My family has always loved animals. When I married my husband, he had a cat named Henry, a white miniature poodle named Sandy, a hamster, Daisy Mae, and three horses, Diablo, Freckles and Eben. I didn’t have a pet at the time, though I’d been owned by several dogs and a couple of cats while growing up. Henry stayed at John’s parents’ house, Sandy moved in with us, Daisy Mae died and was replaced by another hamster, Flip, and we sold the three horses because as newlyweds, we couldn’t really afford to keep them, nor did John have the time needed to care for them properly. That was a tough call for him.
Our first daughter, Courtney, was born three years into our marriage, and she and Sandy became great friends. During the next ten years, we would add another daughter, Kerry, a black lab named Max, an aging cockatiel, Baretta, who had to be given up by his elderly owner, and a son, David. Kids and animals mingled happily through our home.
Sandy lived to be 17 1/2. She died of a heart attack in John’s arms while Courtney (then in the fourth or fifth grade) stood nearby. It was traumatic for both of them, and sad for the whole family because Sandy had been so much a part of our lives for so long. Only a few months later, we lost Max to a tick-borne disease. He was 9. Baretta followed them not long afterward, and for the first time in our family history, we were pet-less. Heartbroken at losing all the pets so close together, my husband and I agreed that we didn’t want any more for a while. With three children now all in school and leading busy lives, and our own careers taking so much time, it just didn’t seem worth the investment of time, money and affection.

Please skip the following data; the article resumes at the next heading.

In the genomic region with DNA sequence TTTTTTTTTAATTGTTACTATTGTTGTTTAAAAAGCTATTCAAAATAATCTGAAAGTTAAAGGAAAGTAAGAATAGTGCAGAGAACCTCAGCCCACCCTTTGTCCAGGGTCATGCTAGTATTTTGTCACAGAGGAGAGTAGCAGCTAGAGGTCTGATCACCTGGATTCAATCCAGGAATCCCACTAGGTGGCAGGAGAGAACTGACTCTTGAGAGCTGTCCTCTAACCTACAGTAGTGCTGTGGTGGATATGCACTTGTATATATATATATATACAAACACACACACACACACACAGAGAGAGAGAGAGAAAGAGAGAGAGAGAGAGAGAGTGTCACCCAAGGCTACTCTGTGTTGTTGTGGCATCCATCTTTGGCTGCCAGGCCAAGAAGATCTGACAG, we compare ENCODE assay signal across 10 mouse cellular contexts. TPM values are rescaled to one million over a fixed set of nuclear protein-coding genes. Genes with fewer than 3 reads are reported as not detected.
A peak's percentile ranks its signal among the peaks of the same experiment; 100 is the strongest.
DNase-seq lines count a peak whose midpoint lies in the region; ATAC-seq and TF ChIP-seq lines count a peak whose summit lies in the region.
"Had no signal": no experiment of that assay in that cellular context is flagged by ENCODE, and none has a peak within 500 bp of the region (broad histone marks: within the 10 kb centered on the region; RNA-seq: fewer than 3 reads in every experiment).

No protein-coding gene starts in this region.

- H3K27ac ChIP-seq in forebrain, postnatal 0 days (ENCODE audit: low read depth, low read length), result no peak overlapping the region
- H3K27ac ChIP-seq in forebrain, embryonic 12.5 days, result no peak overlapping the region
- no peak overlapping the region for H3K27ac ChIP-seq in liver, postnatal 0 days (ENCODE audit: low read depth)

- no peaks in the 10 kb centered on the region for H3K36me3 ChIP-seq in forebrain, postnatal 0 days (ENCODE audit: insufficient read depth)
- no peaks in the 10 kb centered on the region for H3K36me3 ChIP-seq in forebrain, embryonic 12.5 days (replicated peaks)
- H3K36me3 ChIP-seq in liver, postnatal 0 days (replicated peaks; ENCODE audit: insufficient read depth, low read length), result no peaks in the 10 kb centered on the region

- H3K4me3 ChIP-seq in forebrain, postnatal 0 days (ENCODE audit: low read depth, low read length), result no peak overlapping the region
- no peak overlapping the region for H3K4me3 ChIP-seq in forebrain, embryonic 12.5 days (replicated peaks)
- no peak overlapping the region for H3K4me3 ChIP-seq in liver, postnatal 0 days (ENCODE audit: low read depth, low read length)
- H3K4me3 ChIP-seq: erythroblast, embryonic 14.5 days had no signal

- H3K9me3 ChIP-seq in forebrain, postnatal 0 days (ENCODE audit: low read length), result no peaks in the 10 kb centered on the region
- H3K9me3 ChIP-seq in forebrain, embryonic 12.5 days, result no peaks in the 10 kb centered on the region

A couple of years later, a stray dog appeared in our yard again. Maybe a year old, he had mange (demadectic mange, our vet would later tell us — the expensive kind), was dirty and tick-ridden, and looked to have been hit by a car at some point, because one leg was a little crooked. Courtney — in middle school then — took one look at the smallish, beagle-mix mutt and fell in love. She named him Charlie. She told us that she had been praying for another dog. Well, that pretty much did it. I said to John that if someone we knew had offered us a dog, we could have said no, but since God sent this one, I guess he was now ours.
Several very expensive mange treatments later, Charlie was completely healthy. A sweet-natured, very loving dog, he would have been the perfect pet, except for one flaw. He chased cars. He was one of those dogs who got right at the wheel of the vehicle (he had a special hatred for UPS trucks) and was undoubtedly going to be run over again if he continued. Our property is not fenced, and he was never going to be an in-house dog, so we bought a large pen. He lived in that for a couple of years, being taken out for walks and to play with the kids in the afternoon, but it wasn’t an ideal situation. We tried everything to train him, even the obedience school where our brilliant black lab, Max, had passed with flying colors, but the school owner advised us not to waste our money. Charlie was never going to stop chasing cars.